(Effectiveness of Interdiction Spending) "In 2005, the federal government spent $2.6 billion to disrupt and deter the transport of illicit drugs into the United States. While international efforts to step up drug seizures may affect availability, price and consequences associated with a particular drug (i.e., cocaine or heroin), CASA was unable to find evidence that such strategies have an overall impact on reducing substance abuse and addiction or its costs to government."
Financial statistics and other economic data relating to drugs, drug policies, and the drug war, both in the United States and globally, including national budgets, estimated value of illegal crops, and estimates of the illegal market.
(Spending on Substance Abuse and Addiction)
" The federal government spent $238.2 billion on substance abuse and addiction or 9.6 percent of the federal budget. If substance abuse and addiction were its own budget category, it would rank sixth in size--behind social security, national defense, income security, Medicare and other health programs.
(Growth in State Spending on Corrections, 1986-2001) "State spending for corrections increased from $65 per resident in 1986 to $134 in 2001 (table 1). Per capita expenditures for State prison operations alone rose from $49 in 1986 to $104 in 2001.
"At an average annual increase of 6.2% for total State correctional spending and 6.4% specifically for prisons, increases in the cost of adult incarceration outpaced those of health care (5.8%), education (4.2%), and natural resources (3.3%).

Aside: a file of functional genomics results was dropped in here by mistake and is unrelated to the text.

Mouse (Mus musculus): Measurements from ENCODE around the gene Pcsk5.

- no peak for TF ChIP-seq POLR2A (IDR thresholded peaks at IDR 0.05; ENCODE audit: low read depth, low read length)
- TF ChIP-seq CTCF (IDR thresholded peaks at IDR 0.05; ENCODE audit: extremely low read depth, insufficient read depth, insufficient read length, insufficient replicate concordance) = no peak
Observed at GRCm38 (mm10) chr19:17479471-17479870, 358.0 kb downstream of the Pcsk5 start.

(UN Estimate, Drugs and Transnational Crime) "If only flows related to drug trafficking and other transnational organized crime activities were considered, related proceeds would have been equivalent to around US$650 billion per year in the first decade of the new millennium, equivalent to 1.5% of global GDP or US$870 billion in 2009 assuming that the proportions remained unchanged. The funds available for laundering through the financial system would have been equivalent to some 1% of global GDP or US$580 billion in 2009.
(Cocaine Market Profit Distribution) "In 2008, of the $35 billion U.S. cocaine market, for example, coca farmers in the developing source countries made about $500 million. This equates to 1.4 percent of gross profits. Traffickers within the source countries then made approximately $400 million (one percent), followed by international traffickers (i.e. Mexican drug cartels) who made $4.6 billion (13 percent).25 When added together, only 15 percent ($5.4 billion) of the $35 billion retail value was made in developing source or transit countries.
(Global Value of Illicit Goods Market) "The global illicit flow of goods, guns, people, and natural resources is estimated at approximately $650 billion. Though data is scarce and experts are constantly debating the relative merits and weaknesses of every new study, it is generally accepted that illicit drug trafficking and counterfeiting are the two most valuable markets. This report finds the illicit drug trade to be worth roughly $320 billion and counterfeiting $250 billion."
(Official Estimate of the Economic Impact of Illicit Drug Use) "In 2007, the cost of illicit drug use totaled more than $193 billion. Direct and indirect costs attributable to illicit drug use are estimated in three principal areas: crime, health, and productivity.
(Loss of Economic Output Due to Criminal Record) "Our estimates suggest that ex-offenders lower overall employment rates as much as 0.8 to 0.9 percentage points; male employment rates, as much as 1.5 to 1.7 percentage points; and those of less-educated men as much as 6.1 to 6.9 percentage points. These employment losses hit ex-offenders hardest, but also impose a substantial cost on the U.S. economy in the form of lost output of goods and services. In GDP terms, we estimate that in 2008 these employment losses cost the country $57 to $65 billion per year."